Autophagy Acts as Provider and Protector for Tumor Cells in Kidney Cancer

by Kathy Jones on  April 19, 2012 at 6:33 PM Cancer News   - G J E 4
A complicated process known as autophagy plays an important role in providing the nutrients needed by tumor cells in kidney cancer and also provides protection from chemotherapy, thereby allowing them to remain dormant for long periods, a new study conducted at University of Cincinnati reveals.
 Autophagy Acts as Provider and Protector for Tumor Cells in Kidney Cancer
Autophagy Acts as Provider and Protector for Tumor Cells in Kidney Cancer

In this newly published data, researchers identify two distinct autophagy regulated pathways downstream from the von Hippel-Lindau tumor suppressor gene, or VHL. This specific tumor suppressor is lost in the majority of renal cell carcinomas.

UC researchers report these findings in the April 16, 2012, issue of Cancer Cell.

Maria Czyzyk-Krzeska, MD, PHD, corresponding author of the study, says the discoveries could guide researchers to more effective treatment approaches for kidney cancer, particularly metastatic disease, based on knowledge of these specific autophagic processes. UC collaborators in this study include David Plas, PhD, assistant professor of cancer and cell biology, and Jarek Meller, PhD, associate professor of environmental health.

"VHL has emerged as a master controller of access to intracellular nutrients through autophagy and to extracellular nutrients through formation of blood vessels. Our work shows that there are different autophagic programs—pro-and anti-oncogenic. Drugs that inhibit the final stages of autophagy non-specifically, such as derivatives of chloroquine, may not be as beneficial as hoped," explains Czyzyk-Krzeska, a professor of cancer and cell biology at the UC College of Medicine and researcher with the UC Cancer Institute.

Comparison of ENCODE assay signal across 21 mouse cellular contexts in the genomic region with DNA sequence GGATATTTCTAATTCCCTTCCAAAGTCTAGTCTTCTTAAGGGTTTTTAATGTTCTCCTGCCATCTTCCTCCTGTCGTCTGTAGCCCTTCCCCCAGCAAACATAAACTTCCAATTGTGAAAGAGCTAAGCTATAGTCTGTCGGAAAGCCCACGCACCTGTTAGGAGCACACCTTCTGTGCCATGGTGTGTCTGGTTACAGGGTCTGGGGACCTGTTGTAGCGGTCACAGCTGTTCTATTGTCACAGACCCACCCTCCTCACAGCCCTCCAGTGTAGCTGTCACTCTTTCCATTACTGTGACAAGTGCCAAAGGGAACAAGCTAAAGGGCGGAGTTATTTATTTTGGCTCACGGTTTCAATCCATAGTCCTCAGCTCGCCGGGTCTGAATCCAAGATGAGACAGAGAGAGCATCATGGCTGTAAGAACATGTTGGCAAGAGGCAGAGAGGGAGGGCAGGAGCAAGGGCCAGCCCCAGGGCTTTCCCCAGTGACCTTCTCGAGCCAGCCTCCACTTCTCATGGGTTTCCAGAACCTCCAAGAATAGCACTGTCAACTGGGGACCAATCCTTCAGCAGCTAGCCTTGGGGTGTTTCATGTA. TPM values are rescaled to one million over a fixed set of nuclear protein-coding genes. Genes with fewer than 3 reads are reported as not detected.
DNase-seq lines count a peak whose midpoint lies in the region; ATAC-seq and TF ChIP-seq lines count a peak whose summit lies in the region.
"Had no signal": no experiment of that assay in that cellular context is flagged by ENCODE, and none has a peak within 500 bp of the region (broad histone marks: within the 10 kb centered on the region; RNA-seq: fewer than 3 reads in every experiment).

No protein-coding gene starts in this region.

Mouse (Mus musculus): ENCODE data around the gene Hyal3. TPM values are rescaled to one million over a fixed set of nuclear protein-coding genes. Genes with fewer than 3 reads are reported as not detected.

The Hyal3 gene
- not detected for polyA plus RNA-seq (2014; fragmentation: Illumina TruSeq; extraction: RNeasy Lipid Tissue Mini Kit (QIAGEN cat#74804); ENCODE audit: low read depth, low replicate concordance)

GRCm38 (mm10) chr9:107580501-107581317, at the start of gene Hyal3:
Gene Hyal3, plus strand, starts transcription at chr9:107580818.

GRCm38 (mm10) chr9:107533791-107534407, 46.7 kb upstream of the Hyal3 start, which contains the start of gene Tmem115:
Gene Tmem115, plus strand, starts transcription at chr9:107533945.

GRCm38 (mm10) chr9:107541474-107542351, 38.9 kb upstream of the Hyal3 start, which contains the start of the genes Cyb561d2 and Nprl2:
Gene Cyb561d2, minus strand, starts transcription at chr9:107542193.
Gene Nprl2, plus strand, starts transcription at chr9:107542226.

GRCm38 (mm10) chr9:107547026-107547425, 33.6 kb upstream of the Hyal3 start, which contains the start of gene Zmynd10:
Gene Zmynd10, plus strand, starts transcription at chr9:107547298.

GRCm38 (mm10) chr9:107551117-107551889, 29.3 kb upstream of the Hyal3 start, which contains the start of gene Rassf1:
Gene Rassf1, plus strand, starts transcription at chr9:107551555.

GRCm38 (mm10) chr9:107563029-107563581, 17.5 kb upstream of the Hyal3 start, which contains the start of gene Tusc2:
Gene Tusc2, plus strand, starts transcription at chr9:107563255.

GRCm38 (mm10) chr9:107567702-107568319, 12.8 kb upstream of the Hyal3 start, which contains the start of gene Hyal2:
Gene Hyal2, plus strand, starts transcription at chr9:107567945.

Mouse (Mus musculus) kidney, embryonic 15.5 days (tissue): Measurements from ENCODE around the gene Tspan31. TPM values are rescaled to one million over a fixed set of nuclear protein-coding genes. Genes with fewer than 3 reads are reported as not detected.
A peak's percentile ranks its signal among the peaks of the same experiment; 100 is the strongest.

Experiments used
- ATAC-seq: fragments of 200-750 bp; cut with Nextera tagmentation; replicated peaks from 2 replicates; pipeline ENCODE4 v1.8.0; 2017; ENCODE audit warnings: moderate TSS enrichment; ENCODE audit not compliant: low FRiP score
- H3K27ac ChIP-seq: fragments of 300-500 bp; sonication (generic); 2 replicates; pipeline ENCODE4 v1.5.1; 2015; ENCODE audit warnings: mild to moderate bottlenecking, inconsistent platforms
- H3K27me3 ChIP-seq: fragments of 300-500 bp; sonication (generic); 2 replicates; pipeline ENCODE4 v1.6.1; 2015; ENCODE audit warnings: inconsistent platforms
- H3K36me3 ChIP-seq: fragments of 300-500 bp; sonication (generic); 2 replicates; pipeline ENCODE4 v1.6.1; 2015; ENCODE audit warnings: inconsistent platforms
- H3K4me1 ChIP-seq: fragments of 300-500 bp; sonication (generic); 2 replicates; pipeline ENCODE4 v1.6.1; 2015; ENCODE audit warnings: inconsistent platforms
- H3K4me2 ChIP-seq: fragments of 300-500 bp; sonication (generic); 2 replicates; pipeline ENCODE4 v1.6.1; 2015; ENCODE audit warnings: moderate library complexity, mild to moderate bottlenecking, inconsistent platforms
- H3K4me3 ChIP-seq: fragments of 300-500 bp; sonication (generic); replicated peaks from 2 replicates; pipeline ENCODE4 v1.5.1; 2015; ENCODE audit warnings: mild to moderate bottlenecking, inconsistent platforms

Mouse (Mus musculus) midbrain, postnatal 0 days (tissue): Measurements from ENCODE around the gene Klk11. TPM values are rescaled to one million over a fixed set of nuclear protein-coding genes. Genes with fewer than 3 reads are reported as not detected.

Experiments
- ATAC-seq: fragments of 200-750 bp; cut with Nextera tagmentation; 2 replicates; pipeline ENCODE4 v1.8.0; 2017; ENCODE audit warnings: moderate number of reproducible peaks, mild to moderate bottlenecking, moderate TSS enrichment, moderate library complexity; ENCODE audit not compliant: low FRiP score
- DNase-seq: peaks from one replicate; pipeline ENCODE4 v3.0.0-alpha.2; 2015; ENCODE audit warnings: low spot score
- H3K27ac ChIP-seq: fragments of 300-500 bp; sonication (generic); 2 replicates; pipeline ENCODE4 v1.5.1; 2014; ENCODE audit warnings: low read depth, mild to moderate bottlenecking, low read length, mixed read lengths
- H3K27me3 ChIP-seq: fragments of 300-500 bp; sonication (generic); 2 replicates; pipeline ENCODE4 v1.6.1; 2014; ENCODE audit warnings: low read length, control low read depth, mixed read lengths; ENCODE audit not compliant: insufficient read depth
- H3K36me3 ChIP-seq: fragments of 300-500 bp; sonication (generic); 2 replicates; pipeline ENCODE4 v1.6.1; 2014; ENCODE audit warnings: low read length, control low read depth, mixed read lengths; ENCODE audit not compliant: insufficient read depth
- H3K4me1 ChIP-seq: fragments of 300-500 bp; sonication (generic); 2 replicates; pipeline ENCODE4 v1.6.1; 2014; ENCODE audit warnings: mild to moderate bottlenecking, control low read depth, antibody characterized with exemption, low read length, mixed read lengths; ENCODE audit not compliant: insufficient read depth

She says the challenge is to understand the molecular mechanisms of these diverse autophagic pathways and identify targets that are specific to the pro-oncogenic pathway but not affecting tumor-suppressing pathways.

"Current drugs for metastatic kidney cancer target angiogenesis—blocking the formation of blood vessels that feed the tumor—but they typically only increase survival by a matter of months," says Czyzyk-Krzeska. "We hope this new body of evidence can help pave a new path to more effective treatment options for this disease."

According to the American Cancer Society, incidence rates of kidney cancer are increasing steadily by 2 to 3 percent each year. The disease is curable when it is identified early and isolated to the kidney. Treatment options for metastatic disease are limited.

Source: Eurekalert

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